"It is important to be curious, to explore, to go down rabbit holes, to day dream, but also to be gentle with yourself."Miami-based photographer, Sonya Revell, is The CAMP’s Artist of the Month for August 2023. Her Award winning series, Queef Latina Stars in Cabana Fever shown as part of our SCOPE 2021 booth features a fanciful drag fairytale starring the iconic local Drag Queen, Queef Latina. This series highlights the joy and fantasy consistent throughout Revell’s work, displayed boldly in scenes of dazzling glamour and colorful extravagance, and this oppurtunity gives us a moment to question and reflect on some of her thoughts on the artistic process as a photographer.Is there an artist that you feel inspired you to become an artist?Tim Burton’s movies made a huge impact on me as a child and as a latch-key kid in the 1990s, I was heavily influenced by pop culture, MTV, and music videos. Later, in college, I discovered and was inspired by photographers like David LaChapelle, Philippe Halsman, Floria Sigismondi, and Rodney Smith.Pictured above; Queef Latina in Baby Velvet, 2019When did you know that you were an artist?I don’t think there was a definitive moment, I just always knew I enjoyed the creative process and using my imagination. As an only child (until the age of 18) with two working parents, I often had to entertain myself and used creativity as a form of escapism.Do you have a routine when creating art? What does your process look like?To generate new ideas, I have to allow myself to day dream and let my mind wander. This is an important part of my process. Once I have a concept and I’ve let it simmer a bit, I try to pinpoint the best location, type of lighting, subject, hair/ makeup, and props that would help bring the idea to life. During the actual image-making process I try not to box myself in, but rather allow myself to experiment and play.What are your biggest takeaways from your process?Allow your mind to wander. Boredom can actually be a good thing. Be curious. Find topics that interest you and go down rabbit holes. Explore and go on adventures. All of these help breed interesting ideas.Pictured above; Queef Latina in Morning Glory, 2019What is the most important thing you have learned about being an artist?It is important to be curious, to explore, to go down rabbit holes, to day dream, but also to be gentle with yourself. For me, creativity can be quite cyclical. I don’t always feel creative and that’s ok. I don’t do my best work when I try to force it. But if I’m feeling inspired it’s almost like a compulsion to create. I have to get it out.Which is your favorite museum/art space and why?The City Museum in St. Louis, MO (where I went to college) is by far my favorite art space. Sometimes museums can feel too sterile and the art feels unapproachable. What I love about the City Museum is how interactive the space is and that it demonstrates that anything can be made into art.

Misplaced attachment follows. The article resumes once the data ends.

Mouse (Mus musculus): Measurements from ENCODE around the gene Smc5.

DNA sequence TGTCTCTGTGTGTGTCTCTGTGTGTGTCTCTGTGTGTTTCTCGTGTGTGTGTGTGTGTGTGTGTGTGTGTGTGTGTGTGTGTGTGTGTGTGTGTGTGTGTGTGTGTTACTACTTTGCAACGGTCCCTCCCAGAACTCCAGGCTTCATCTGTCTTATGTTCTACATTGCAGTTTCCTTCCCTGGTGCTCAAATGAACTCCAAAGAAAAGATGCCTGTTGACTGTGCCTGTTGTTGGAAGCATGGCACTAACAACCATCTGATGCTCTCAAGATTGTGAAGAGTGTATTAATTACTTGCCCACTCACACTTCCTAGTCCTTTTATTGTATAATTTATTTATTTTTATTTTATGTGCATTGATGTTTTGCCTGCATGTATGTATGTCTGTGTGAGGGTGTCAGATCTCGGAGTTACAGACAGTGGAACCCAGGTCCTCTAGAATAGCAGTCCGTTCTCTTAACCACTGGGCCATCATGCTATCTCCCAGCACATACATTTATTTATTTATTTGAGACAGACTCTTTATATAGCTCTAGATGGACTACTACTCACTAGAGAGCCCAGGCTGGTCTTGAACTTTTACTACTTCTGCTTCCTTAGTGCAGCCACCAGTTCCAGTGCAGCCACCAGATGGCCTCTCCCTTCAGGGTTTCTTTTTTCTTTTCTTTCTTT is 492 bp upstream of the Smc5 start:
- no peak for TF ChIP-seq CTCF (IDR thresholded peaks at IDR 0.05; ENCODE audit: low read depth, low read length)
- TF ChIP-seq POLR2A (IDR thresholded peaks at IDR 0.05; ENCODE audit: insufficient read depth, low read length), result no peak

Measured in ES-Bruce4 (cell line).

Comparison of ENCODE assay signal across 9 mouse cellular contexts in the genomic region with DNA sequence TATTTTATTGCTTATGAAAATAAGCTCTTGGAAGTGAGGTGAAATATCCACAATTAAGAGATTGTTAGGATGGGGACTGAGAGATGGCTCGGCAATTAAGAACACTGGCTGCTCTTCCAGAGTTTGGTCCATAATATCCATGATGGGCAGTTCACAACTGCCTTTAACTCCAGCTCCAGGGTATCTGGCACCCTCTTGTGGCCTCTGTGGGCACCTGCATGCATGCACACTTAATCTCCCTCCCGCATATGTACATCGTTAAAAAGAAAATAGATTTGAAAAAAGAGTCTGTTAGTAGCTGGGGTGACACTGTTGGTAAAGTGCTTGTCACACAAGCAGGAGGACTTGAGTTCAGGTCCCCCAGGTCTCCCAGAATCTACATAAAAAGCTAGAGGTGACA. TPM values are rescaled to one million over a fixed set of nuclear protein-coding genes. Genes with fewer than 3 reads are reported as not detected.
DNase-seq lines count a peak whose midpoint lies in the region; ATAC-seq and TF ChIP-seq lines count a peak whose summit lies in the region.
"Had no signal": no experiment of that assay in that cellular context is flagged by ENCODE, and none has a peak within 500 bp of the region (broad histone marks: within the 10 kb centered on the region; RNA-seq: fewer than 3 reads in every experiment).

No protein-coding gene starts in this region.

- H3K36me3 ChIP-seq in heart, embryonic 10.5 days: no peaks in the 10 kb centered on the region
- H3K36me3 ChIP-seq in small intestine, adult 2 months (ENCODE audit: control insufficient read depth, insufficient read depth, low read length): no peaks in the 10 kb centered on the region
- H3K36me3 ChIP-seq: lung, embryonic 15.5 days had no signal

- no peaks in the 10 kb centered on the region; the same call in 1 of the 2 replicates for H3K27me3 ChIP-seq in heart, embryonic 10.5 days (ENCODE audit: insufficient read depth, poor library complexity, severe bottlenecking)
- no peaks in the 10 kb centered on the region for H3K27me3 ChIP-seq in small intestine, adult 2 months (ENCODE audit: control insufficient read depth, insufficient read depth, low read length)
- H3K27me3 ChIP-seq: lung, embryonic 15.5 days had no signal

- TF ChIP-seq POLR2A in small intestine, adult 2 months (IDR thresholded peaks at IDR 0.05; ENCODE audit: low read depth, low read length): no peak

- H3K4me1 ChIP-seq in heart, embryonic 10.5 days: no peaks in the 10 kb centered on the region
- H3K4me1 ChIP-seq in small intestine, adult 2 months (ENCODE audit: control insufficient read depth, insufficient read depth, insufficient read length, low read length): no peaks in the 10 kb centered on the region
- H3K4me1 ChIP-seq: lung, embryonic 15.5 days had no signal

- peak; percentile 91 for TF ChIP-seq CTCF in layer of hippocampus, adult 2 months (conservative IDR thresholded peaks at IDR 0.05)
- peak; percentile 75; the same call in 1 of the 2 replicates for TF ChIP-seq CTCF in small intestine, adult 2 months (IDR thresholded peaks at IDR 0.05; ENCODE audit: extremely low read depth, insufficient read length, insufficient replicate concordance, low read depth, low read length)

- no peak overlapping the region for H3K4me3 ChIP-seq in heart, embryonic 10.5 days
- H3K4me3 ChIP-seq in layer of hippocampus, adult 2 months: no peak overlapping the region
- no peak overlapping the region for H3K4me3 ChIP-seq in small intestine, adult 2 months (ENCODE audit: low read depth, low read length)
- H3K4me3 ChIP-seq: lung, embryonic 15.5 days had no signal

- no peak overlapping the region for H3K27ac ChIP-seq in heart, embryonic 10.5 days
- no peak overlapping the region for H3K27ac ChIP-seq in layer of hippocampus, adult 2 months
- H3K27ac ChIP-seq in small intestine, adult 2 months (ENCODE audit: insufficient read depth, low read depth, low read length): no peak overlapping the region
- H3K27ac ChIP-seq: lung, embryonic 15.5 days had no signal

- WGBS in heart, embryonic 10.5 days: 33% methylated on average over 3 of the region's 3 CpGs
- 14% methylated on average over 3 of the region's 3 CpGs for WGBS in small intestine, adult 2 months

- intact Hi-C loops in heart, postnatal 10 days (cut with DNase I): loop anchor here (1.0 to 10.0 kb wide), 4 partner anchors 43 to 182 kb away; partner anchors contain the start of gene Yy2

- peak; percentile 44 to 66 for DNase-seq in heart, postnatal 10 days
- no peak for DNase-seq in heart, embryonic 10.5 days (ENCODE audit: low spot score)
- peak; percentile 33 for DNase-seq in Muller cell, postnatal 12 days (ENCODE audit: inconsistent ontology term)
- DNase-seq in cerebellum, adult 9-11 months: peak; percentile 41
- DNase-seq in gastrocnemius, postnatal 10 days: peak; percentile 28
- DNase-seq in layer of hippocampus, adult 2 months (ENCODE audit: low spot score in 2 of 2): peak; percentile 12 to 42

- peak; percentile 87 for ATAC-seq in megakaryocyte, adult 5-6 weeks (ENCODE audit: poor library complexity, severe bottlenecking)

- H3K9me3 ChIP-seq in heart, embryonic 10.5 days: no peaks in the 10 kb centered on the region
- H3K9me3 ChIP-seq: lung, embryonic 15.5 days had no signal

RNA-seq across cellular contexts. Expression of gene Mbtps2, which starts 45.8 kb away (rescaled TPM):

What do you want the viewer to gain when encountering your work?
Generally I want the viewer to walk away from my work feeling curious, dazzled, inspired, and maybe just a little lighter on their feet.
To see Sonya's full catalog of works, click here to view the entire selection on Artsy
A sit-down discussion and look at works by May's artist of the month, Ziesook YouThe CAMP is pleased to present and feature for our May artist of the month, Korean artist Ziesook You, a more recent arrival into our collective roster. We wanted to be able to get a more in depth look at the inspiration and creation process that Ziesook takes into her transformative floral arrangements, taking a spin on traditional portraiture and the reasoning behind the multi-faceted and layered photographs shes made her own.
"If you are fortunate enough to be able to combine your passion with your profession... life seems a little bit more bearable."Galician photographer, musician, and composer Xan Padrón is The CAMP's Artist of the Month for March 2023.His successful Time Lapse series is emblematic of his intentional and patient brand of observational photography. Each Time Lapse yields a meditative, composite portrait that highlights its site’s unique rhythm and aura, reminding us that sometimes, the most special moments are the ones we aren't even thinking about.Read on to learn more about Padrón’s Time Lapse series, his process and influences, and what keeps this project so enduring.
A conversation with The CAMP's Artist of the Month, February 2023Mindy Sue Meyers invites viewers to travel through time, not to rehash or do-over, but to preserve what lives inside of them. Through sculptural and textile-based assemblages of toys, ephemera, fabric, and trinkets, Meyers evokes memories of bygone eras with humor and sentimentality.“This variety of materials resonates with my childhood history of building collections and searching for comfort among my possessions. With a heavy 80’s and 90’s pop culture aesthetic, I encourage the connection my work has to the past and I hope to preserve a link to the nostalgia it creates. Each finished piece is an invitation for viewers to discover something from their own childhoods and sustain precious memories.”
A Conversation with January 2023's Artist of the MonthHappy New Year!We're kicking things off with a spotlight on CAMP artist Johnny Ramstedt. The Finnish painter, adept at blurring the delicate line that separates abstract expressionism and minimalism, works in in large-scale. The pieces, all of which contain some form of commercial-use paint (namely house paint and alkyd) are technically untitled; still, somewhere within, they contain fleeting or even omitted elements of moments shared and experienced, and ultimately defined by a viewer.
Read on for a conversation between the artist and CAMP founder, Melanie Prapopoulos.